What do you do when you find out that one creative genius is paying artistic homage to another? If you’re me, you ask when and where, plunk down your money and find a seat. Which means that if you’re like me, it’s time to get out your wallet and clear your calendar: Philadanco! is coming to Krannert, and this year they’re paying homage to James Brown.
The late, great James Brown needs very little introduction from me. His influence as one of the most iconic soul and funk singers in America is legendary, and has continued to reverberate into the popular music of today. What may be less known to those outside the dance community is that both his music and his stage performances had a lasting impact on popular dance as well.
Last year, Slate put together a short supercut showcasing Brown’s influence on other well-respected dancing performers, from Michael Jackson and Prince to Janelle Monáe and Bruno Mars. For longer examples of his abilities, just plugging the words “james brown dance” into YouTube yields thousands of vintage film reels, “best of” supercuts, and other homages. If there is anyone whose work should be explored by a professional dance company, Brown’s contributions to music and movement more than qualify him.
And if there’s any dance company you want paying homage to James Brown, Philadanco! probably ranks near the top. Founded in 1970 by Joan Myers Brown (no relation), it was intended to help dancers of color in the Philadelphia area access rigorous classical dance training. This mission has grown into a form of dance that is technically rigorous and visually dynamic, incorporating movements and techniques from various forms of popular dance into a classical framework. Though she faced prejudice during her career, Myers Brown’s contributions to formal dance have been recognized by a host of accolades, culminating in the 2012 National Medal of the Arts, America’s highest civic honor for excellence in the arts.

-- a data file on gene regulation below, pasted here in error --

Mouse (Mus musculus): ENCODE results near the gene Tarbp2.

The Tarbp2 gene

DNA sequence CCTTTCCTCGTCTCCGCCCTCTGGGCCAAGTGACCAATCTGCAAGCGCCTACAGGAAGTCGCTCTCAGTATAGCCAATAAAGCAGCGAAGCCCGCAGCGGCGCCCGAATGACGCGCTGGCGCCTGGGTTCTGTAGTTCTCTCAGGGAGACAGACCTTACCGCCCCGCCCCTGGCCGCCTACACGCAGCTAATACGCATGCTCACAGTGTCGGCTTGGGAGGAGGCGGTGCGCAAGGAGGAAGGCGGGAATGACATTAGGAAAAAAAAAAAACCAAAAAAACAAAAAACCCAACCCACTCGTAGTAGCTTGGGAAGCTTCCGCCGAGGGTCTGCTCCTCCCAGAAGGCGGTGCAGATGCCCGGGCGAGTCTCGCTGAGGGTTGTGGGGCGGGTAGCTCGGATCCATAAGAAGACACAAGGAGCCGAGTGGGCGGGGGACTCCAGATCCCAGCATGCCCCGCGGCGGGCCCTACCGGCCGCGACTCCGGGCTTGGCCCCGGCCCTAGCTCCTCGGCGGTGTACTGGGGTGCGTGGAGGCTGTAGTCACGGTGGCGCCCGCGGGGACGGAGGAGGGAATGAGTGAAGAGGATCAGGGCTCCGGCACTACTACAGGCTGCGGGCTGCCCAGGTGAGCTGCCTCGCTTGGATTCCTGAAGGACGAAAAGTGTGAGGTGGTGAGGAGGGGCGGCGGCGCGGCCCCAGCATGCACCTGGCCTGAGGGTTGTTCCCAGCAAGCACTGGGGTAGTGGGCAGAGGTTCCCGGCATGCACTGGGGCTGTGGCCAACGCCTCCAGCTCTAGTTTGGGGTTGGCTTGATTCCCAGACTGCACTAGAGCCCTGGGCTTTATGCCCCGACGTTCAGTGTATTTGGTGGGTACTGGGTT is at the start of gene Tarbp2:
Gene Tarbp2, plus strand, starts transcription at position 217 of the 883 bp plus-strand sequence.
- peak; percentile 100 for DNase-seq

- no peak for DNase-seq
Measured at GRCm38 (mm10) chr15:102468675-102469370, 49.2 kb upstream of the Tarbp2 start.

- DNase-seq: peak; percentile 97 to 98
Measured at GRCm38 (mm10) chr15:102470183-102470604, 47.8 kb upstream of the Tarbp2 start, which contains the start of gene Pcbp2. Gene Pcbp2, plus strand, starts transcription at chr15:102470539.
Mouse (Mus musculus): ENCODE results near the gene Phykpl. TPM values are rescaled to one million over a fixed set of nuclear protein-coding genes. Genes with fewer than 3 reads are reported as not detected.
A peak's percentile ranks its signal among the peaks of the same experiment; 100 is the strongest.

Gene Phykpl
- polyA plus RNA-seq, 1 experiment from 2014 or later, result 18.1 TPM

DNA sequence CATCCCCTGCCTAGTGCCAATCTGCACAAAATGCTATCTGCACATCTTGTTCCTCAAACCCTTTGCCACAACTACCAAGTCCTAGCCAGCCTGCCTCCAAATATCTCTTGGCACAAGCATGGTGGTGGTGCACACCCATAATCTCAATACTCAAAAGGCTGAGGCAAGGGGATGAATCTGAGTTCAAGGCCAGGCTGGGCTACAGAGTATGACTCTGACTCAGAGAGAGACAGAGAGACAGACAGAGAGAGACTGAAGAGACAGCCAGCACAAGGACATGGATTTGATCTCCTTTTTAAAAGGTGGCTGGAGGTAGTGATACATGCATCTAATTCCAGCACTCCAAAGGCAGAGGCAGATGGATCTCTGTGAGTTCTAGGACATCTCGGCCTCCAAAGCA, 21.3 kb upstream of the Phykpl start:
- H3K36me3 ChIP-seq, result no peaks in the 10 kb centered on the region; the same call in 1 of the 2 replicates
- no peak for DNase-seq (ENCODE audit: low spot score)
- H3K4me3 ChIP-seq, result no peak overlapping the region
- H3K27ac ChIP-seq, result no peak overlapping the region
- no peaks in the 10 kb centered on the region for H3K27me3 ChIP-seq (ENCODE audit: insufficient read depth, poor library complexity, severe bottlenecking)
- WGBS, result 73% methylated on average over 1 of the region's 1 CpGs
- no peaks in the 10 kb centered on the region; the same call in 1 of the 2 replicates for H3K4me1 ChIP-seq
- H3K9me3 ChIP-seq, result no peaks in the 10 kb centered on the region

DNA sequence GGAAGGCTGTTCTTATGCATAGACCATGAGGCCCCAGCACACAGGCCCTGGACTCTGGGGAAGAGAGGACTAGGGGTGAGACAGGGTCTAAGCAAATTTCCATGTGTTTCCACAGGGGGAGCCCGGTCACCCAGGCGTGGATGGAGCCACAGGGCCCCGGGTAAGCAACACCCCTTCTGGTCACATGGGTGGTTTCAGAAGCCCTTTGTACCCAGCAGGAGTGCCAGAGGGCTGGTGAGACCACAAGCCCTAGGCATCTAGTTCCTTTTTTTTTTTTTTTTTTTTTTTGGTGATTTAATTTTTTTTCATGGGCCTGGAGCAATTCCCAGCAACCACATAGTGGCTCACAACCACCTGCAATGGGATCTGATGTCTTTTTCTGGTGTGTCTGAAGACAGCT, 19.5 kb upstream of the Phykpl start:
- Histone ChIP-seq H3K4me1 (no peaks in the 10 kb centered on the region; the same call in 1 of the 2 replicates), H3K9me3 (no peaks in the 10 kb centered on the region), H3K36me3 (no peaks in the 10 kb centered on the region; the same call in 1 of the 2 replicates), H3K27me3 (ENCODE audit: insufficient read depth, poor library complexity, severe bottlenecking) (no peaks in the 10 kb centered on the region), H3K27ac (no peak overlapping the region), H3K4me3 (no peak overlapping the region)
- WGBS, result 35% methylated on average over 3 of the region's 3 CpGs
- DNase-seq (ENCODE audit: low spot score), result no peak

Philadanco!’s James Brown program includes tribute pieces by choreographers Thang Dao, Ronald K. Brown and Abdel Salaam, under the direction of Otis Sallid. Each dance is set to a different James Brown song, and pays homage to the music, his dance influence, or both. In addition to these pieces, the program will be rounded out by a piece set to a Nina Simone song and one with a more traditional score by Steve Reich.
It’s an evening that should offer something for everyone, from those eager to see James Brown’s work appreciated in another medium, to those eager for a glimpse of Philadanco’s powerful and emotive dancers. And in a year when Misty Copeland finally breached the color barrier as the first black principal dancer in the American Ballet Theater’s history, a performance that acknowledges the great black dancers of America’s past and present seems especially poignant.
This performance runs for one night only, Wednesday October 28th at 7:30 pm at Krannert’s Colwell Playhouse. Tickets are $29 general admission, $24 for senior citizens, $15 for non-U-of-I students, and $10 for U of I students and youth (high school and younger). Flex pricing is available.
All images courtesy Krannert Center for the Performing Arts.